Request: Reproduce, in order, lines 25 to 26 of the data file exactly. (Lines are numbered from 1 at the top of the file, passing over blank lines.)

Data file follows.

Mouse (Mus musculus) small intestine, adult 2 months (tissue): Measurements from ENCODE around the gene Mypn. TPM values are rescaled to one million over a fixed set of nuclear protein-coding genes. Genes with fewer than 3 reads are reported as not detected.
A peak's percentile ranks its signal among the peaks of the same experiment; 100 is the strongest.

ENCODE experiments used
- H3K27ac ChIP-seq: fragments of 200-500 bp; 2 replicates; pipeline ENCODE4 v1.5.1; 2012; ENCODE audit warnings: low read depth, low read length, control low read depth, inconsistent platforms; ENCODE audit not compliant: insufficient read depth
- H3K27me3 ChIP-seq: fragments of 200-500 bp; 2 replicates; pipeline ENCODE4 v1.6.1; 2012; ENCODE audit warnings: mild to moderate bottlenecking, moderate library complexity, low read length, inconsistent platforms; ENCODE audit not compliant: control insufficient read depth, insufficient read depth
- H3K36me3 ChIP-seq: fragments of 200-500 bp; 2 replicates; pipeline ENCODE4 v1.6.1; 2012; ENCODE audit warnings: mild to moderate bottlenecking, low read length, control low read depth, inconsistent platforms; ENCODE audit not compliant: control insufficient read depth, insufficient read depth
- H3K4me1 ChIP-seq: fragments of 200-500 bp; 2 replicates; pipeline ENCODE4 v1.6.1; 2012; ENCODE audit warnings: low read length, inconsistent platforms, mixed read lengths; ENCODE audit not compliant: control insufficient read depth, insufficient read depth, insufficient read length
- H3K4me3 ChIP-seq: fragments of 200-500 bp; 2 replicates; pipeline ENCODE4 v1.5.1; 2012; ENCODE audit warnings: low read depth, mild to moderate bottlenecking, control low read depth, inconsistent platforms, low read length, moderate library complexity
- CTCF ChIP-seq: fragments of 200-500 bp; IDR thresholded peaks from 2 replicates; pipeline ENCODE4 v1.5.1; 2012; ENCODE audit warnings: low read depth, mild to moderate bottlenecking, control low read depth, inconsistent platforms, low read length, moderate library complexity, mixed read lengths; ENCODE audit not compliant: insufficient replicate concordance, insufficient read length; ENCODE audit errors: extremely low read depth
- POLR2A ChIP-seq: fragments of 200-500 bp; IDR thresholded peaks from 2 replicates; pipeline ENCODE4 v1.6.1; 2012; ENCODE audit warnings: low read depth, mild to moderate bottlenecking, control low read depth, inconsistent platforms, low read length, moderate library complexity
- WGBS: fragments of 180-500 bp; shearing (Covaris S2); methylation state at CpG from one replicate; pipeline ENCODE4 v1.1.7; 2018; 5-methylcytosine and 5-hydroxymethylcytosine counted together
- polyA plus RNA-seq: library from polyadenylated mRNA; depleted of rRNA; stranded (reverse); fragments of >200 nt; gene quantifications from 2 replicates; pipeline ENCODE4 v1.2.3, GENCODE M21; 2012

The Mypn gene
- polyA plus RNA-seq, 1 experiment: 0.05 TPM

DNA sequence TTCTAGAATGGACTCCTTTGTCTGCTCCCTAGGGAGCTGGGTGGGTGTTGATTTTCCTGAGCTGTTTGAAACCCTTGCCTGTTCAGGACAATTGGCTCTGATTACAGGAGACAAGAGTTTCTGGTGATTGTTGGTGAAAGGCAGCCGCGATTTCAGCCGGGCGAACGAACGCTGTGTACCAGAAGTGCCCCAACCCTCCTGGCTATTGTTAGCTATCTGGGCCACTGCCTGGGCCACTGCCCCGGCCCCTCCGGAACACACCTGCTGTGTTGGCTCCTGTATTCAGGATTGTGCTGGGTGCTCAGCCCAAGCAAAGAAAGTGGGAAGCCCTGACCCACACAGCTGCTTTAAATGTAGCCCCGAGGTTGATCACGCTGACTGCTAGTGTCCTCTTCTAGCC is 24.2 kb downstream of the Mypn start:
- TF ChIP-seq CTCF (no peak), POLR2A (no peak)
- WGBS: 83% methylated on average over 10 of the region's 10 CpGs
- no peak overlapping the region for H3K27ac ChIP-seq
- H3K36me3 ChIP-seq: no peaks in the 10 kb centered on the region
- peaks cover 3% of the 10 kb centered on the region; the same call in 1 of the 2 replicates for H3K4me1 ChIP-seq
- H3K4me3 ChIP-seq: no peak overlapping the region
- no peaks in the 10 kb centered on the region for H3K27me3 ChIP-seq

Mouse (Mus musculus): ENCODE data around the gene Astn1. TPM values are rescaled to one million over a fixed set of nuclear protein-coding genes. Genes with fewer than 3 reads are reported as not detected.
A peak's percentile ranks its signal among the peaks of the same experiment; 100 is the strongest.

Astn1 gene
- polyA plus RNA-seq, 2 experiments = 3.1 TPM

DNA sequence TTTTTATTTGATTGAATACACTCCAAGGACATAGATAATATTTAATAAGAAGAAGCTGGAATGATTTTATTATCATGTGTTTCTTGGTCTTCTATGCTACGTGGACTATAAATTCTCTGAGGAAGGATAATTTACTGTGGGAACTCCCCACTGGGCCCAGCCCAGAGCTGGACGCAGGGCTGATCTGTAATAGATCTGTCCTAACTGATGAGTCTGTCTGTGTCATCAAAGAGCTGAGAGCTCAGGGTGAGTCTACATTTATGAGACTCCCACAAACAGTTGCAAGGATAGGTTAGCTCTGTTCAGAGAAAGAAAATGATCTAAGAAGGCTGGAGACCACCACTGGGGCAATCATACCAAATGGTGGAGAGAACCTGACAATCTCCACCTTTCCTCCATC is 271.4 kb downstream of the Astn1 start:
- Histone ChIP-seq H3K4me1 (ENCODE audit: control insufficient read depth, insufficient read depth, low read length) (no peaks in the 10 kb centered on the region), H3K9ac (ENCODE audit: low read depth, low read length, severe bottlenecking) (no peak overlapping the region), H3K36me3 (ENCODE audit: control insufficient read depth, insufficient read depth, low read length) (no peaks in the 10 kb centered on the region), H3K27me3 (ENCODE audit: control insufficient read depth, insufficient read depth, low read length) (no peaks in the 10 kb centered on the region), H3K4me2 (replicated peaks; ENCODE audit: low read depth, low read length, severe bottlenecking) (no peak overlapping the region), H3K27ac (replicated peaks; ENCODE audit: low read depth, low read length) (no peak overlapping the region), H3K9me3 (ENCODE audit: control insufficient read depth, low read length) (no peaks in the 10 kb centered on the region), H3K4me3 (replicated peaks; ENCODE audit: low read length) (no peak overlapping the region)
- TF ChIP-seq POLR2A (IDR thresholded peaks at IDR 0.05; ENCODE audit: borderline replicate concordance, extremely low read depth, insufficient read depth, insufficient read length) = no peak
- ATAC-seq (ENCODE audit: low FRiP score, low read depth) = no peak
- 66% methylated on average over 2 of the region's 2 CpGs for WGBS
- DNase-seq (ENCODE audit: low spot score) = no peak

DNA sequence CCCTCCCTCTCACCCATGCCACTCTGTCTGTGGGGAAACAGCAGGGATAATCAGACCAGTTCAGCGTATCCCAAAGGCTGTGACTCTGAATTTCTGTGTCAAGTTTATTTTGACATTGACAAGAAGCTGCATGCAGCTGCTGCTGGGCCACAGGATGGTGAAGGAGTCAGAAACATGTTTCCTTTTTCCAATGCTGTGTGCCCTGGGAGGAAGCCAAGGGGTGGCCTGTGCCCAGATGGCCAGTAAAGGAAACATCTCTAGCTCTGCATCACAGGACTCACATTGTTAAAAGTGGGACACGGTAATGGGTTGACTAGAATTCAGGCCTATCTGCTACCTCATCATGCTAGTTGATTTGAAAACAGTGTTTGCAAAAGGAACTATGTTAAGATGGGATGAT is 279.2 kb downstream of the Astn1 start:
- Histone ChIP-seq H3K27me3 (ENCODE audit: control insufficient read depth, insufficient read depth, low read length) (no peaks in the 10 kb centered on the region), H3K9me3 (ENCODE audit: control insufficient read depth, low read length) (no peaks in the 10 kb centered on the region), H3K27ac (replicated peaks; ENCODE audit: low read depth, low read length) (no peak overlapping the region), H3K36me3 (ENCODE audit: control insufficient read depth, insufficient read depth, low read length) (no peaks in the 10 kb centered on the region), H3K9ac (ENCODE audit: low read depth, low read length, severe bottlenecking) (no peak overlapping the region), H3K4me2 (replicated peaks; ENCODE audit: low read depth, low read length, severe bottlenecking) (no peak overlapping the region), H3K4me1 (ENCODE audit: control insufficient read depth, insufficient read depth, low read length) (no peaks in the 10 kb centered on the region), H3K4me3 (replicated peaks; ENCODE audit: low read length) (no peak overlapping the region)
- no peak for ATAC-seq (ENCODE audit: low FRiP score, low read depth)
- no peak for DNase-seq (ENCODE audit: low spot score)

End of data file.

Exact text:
Astn1 gene
- polyA plus RNA-seq, 2 experiments = 3.1 TPM